Since becoming dean 18 months ago, I’ve had the opportunity to meet with many of you, as well as numerous others from throughout the Stanford community, including faculty from Stanford’s six other schools, staff, students, and alumni. These conversations have informed my thinking about where Stanford Engineering is today, and where we can go from here.
So, as we begin the school year, I’d like to share with you two key priorities that have emerged from these discussions and that will shape our agenda in the years to come.
One of our most important priorities continues to be increasing diversity at all academic levels. Doing so was a key pillar of the SoE-Future strategic planning process that began in early 2015, and I am pleased to say we have made great strides since then. Our incoming class of graduate students is the most diverse in our history. We are also making great progress in increasing the diversity of our faculty.
Yet this good news cannot lull us into complacency. We are committed to continuing to diversify our faculty and student bodies, and – critically – to ensuring that all of our students, regardless of their background, have access to programs and initiatives that draw them fully into our community and enable them to thrive academically and socially.
A second major priority is building even stronger bridges to Stanford’s six other schools, thereby enabling us to take advantage of Stanford’s extraordinary breadth across disciplines.
Among the initiatives that will help us reach this goal are the Catalyst for Collaborative Solutions, which creates programming and incentives for faculty with shared research interests to come together to tackle major global challenges; and the further development of the d.school, which brings its creative problem-solving and design-thinking methodologies to the rest of the university and beyond. We are also exploring new avenues in our undergraduate curriculum for students to better integrate engineering with other disciplines.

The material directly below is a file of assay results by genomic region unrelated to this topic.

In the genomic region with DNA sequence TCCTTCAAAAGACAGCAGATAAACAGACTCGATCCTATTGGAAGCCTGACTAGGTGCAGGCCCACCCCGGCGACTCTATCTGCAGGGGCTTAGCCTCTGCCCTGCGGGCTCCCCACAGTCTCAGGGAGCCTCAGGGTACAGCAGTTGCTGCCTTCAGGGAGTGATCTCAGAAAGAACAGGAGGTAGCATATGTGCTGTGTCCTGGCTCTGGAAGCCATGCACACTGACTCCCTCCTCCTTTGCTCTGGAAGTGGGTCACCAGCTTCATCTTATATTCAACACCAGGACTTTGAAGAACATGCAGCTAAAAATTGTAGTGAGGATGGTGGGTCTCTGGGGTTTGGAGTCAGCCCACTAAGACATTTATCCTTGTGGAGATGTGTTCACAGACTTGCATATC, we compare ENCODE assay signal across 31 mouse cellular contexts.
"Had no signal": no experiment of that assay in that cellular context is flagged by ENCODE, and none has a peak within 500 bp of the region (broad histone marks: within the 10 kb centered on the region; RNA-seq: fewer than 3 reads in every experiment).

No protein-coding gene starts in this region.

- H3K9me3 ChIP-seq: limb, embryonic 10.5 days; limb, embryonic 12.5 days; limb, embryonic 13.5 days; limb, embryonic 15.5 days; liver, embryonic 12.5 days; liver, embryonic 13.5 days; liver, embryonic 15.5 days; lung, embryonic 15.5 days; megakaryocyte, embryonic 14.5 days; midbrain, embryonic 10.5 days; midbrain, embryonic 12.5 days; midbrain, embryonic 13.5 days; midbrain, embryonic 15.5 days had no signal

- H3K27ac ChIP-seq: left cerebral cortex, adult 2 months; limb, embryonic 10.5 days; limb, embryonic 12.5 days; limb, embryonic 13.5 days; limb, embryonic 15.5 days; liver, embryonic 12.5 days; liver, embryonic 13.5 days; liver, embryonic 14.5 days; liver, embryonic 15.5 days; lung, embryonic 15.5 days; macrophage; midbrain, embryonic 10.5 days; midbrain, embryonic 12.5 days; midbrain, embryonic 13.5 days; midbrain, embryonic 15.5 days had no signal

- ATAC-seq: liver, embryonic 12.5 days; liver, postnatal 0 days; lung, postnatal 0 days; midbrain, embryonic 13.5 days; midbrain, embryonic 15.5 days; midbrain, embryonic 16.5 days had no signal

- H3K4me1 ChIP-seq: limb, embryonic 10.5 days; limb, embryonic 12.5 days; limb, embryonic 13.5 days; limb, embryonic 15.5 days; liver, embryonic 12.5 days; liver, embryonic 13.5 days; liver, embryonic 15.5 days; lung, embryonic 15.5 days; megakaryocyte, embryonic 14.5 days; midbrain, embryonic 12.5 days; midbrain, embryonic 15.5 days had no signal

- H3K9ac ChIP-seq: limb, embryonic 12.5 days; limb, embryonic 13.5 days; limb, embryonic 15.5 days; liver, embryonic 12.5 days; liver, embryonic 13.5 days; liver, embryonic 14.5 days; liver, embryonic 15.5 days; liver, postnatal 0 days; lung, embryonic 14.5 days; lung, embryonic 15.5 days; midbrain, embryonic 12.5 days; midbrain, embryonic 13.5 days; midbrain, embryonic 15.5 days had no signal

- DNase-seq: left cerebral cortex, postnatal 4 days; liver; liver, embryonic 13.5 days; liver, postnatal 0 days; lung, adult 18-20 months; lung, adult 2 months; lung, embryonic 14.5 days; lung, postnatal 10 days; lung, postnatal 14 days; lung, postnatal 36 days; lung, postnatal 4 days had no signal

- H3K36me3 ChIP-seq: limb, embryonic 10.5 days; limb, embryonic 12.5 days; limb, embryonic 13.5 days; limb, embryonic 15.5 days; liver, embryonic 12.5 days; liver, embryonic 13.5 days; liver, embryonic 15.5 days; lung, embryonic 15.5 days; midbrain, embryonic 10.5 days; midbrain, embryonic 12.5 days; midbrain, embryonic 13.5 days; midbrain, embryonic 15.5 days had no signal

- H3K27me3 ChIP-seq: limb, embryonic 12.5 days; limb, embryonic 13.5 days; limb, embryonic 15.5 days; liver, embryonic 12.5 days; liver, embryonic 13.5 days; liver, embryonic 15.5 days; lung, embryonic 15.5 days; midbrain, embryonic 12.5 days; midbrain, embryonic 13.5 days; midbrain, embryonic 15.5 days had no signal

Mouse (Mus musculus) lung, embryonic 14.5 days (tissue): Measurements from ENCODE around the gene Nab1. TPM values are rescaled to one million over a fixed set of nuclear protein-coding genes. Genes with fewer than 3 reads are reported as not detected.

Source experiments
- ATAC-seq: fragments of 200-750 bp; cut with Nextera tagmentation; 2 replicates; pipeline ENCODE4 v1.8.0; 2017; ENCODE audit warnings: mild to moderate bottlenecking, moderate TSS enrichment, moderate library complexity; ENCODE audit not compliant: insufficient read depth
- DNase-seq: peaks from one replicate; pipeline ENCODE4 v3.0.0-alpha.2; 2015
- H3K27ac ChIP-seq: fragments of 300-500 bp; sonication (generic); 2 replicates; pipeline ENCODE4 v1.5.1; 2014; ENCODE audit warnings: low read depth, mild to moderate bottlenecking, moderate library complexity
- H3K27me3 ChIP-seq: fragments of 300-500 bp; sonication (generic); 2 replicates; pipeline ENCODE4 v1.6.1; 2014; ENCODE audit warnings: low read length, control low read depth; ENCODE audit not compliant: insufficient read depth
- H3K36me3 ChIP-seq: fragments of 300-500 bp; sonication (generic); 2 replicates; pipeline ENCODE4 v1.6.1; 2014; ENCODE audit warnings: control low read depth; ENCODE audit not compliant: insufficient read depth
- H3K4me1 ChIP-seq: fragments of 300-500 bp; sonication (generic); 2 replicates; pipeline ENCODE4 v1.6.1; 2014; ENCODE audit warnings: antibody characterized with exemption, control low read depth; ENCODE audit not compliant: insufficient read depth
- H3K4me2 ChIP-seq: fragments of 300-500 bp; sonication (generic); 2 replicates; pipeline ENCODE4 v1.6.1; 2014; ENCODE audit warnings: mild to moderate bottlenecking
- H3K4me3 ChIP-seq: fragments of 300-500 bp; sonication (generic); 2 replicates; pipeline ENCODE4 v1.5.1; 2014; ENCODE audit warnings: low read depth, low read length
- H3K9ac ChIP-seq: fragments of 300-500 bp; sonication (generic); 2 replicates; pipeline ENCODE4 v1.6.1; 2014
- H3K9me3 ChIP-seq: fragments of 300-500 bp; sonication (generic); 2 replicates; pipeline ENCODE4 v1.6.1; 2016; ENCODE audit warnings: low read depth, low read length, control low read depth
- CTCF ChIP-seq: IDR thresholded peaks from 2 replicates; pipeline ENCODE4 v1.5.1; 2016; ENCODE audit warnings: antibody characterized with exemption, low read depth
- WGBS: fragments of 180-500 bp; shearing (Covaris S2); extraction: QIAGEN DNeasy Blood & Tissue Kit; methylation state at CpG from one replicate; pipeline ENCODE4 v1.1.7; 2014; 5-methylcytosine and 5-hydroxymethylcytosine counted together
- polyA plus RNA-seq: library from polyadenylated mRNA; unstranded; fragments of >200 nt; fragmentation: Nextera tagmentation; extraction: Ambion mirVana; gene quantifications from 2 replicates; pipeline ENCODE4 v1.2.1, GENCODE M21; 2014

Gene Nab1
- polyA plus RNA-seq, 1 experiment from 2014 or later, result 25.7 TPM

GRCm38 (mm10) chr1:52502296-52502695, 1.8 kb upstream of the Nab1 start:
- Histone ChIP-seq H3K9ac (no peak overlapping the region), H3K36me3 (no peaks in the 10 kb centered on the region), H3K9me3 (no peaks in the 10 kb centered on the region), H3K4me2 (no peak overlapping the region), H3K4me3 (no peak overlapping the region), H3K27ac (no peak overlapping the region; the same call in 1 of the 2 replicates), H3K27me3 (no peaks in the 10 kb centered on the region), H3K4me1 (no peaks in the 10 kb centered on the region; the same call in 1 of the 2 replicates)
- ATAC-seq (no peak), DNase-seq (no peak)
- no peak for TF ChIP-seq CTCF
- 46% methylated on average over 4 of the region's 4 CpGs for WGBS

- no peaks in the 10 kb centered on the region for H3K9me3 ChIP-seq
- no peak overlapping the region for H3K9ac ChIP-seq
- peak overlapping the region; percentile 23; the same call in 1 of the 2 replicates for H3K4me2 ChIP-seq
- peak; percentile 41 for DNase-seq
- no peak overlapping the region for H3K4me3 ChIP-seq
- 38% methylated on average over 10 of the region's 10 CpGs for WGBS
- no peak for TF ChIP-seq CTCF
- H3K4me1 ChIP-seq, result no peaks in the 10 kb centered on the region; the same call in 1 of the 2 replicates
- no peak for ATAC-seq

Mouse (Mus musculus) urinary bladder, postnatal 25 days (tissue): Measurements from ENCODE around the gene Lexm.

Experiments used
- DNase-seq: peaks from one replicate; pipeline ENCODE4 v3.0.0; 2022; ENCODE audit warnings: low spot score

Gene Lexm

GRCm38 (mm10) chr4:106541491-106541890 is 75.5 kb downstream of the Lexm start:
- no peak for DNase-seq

Our priorities tie in with the university’s Long-Range Plan now under development. The LRP research initiatives with a strong Engineering component, in such areas as data science, human-centered artificial intelligence, and sustainability, will, by design, draw together faculty and students from across campus.
The creation of shared platforms and infrastructure for imaging, nanoscale experimentation, data and computational services, and maker spaces is also a key part of the Long-Range Plan, and one that is critical to the development of Stanford Engineering and the university as a whole. And, we are proud to play a role in the Presidential initiatives on ethics, society, and technology; inclusion, access, and diversity; and purposeful engagement with the region, nation, and world.
I will share more details on these priorities and initiatives in the months to come. Until then, I look forward to many more conversations with you, and I welcome your thoughts about how together we can achieve our goals.
Frederick Emmons Terman Dean, Stanford School of Engineering
Fletcher Jones Professor in Computer Science and Electrical Engineering